Were CIA Dirty Hands Behind Assassination of Russia's Ambassador to Turkey?
by Stephen Lendman
Russia's investigation will get to the bottom of what happened, why and who was responsible.
Though unknown at this point, it has the earmarks of a CIA plot to undermine growing Russian/Turkish ties, notably their cooperation in Syria, adversely affecting Washington's regional imperial agenda.
The assassination happened in the wake of Aleppo's liberation, a major defeat for Washington, NATO, Israel and other rogue Middle East states.
It came on the eve of Russian, Turkish and Iranian foreign ministers meeting in Moscow (America, Britain and France excluded) "to discuss in trilateral format the situation in and around Syria first and foremost," Russian Deputy Foreign Minister Mikhail Bogdanov explained.
On Tuesday, they'll meet in Moscow "to try to reach an agreement on lasting ceasefire, on resolution of some humanitarian issues with eye of reaching political settlement."
"We have the basis for that and it is United Nations Security Council resolution 2254," he added. Cessation of hostilities and conflict resolution would be a major step toward defeating Washington's regional imperial agenda.
If Trump normalizes ties with Russia, both countries cooperating in combating terrorism, it'll represent a major change of US foreign policy for as long as it lasts. Deep state dark forces in Washington want it prevented.
According to Tass, Russian ambassador to Turkey Andrei Karlov "was assassinated on Monday in the country's capital of Ankara by former special task police force officer Mevlut Mert Altintas," citing Turkey's interior minister Suleyman Soylu.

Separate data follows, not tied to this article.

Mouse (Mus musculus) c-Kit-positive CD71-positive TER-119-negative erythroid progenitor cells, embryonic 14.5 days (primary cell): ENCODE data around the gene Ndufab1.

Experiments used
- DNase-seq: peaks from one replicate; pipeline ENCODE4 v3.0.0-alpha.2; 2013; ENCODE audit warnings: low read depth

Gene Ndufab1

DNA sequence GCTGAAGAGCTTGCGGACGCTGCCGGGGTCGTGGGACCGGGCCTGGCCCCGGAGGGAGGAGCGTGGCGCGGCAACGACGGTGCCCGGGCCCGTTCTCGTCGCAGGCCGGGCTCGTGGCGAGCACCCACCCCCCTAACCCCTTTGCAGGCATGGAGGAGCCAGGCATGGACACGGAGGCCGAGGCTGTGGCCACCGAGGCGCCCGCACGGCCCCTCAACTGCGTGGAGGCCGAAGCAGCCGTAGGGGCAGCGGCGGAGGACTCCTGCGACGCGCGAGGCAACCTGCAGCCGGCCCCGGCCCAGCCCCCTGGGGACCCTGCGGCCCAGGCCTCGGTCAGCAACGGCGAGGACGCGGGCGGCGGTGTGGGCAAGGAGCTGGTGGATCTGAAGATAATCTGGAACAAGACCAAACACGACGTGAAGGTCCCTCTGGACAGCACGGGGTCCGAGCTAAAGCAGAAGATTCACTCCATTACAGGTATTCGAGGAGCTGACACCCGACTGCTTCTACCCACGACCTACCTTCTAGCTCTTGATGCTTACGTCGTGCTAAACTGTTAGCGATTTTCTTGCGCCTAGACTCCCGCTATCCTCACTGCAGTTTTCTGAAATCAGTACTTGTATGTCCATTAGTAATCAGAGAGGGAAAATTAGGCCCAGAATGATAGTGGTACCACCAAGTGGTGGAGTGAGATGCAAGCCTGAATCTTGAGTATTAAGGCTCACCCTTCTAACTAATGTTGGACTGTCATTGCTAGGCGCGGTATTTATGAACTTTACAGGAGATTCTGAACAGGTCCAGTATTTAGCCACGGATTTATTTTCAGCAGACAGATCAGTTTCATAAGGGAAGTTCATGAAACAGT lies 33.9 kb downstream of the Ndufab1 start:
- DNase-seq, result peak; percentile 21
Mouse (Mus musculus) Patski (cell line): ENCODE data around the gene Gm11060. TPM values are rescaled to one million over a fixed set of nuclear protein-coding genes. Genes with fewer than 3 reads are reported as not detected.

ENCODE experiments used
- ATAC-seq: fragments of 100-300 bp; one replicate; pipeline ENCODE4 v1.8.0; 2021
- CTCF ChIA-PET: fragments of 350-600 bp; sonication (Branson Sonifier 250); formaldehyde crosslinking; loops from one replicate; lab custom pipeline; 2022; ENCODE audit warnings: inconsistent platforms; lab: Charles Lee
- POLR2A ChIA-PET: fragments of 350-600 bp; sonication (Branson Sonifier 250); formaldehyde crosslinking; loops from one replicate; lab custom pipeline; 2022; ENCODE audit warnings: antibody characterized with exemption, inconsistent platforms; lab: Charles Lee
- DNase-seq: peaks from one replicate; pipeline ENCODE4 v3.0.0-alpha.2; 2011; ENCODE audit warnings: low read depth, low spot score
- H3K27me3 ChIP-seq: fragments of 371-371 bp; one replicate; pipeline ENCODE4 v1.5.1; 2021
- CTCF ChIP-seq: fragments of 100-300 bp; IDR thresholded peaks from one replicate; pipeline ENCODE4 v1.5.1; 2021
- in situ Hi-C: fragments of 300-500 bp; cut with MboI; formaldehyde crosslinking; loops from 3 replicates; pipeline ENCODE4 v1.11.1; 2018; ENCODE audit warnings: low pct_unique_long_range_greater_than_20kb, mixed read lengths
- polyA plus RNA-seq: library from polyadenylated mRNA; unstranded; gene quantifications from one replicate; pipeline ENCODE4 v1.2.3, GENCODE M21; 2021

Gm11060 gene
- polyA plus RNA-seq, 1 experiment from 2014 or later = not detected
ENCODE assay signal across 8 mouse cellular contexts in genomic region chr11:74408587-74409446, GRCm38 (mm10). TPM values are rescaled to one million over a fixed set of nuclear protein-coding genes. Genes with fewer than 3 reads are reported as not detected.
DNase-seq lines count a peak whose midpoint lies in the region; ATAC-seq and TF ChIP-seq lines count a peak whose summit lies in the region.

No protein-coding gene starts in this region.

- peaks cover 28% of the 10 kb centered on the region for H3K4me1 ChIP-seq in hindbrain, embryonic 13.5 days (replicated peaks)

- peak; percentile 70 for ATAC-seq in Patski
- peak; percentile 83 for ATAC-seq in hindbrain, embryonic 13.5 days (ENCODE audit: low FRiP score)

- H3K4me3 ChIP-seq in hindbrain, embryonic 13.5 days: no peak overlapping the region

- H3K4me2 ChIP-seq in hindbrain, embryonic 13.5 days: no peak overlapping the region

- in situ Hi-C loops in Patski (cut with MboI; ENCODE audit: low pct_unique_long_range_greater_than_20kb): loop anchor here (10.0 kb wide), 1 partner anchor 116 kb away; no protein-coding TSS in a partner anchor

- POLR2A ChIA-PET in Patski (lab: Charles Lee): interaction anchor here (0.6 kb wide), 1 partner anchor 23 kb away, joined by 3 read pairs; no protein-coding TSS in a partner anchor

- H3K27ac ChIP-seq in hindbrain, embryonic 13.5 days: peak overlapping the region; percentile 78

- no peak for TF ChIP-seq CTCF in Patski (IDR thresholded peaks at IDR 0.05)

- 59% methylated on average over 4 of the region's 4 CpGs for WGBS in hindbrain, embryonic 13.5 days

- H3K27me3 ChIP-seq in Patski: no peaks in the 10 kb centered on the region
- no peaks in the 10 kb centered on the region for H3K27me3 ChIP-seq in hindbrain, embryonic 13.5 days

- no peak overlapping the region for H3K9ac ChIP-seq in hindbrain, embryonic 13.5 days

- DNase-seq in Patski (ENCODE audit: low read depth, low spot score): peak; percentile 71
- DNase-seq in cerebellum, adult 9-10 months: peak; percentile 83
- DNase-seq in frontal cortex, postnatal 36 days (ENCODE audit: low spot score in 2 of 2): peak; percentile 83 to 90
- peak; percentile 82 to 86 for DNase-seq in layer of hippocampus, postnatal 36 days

Karlov was killed during the opening ceremony of a photo exhibition called "Russia through Turks' eyes," dedicated to normalized bilateral relations between both countries.
He died later at an Ankara hospital, Russia's Foreign Ministry spokeswoman Maria Zakharova explained.
Putin commented on his assassination, calling it "undeniably a provocation aimed at derailing the normalisation of Russian-Turkish relations and the peace process in Syria, which is actively promoted by Russia, Turkey, Iran and other countries interested in the settlement of the internal conflict in Syria."
"There can be only one response - stepping up the fight against terrorism - which the criminals will find out firsthand."
"Russia's Investigative Committee has already opened a case on the murder, and has been tasked with forming a working group which will promptly leave for Ankara to take part in the investigation of this crime together with Turkish partners."
"This was just agreed during a telephone conversation with the President of Turkey. We must find out who directed the killer's hand."
Separately, Turkish President Erdogan said "(w)e are determined to maintain our ties with Russia."
Karlov's strategically timed assassination was likely aimed at undermining Russian/Turkish relations - especially after Aleppo's liberation and US electors confirming Trump's triumph.
The provocative scheme seems destined to fail as decisively as the campaign to deny America's president-elect the office he won.
Stephen Lendman lives in Chicago. He can be reached at firstname.lastname@example.org.
His new book as editor and contributor is titled "Flashpoint in Ukraine: How the US Drive for Hegemony Risks WW III."
Visit his blog site at sjlendman.blogspot.com.
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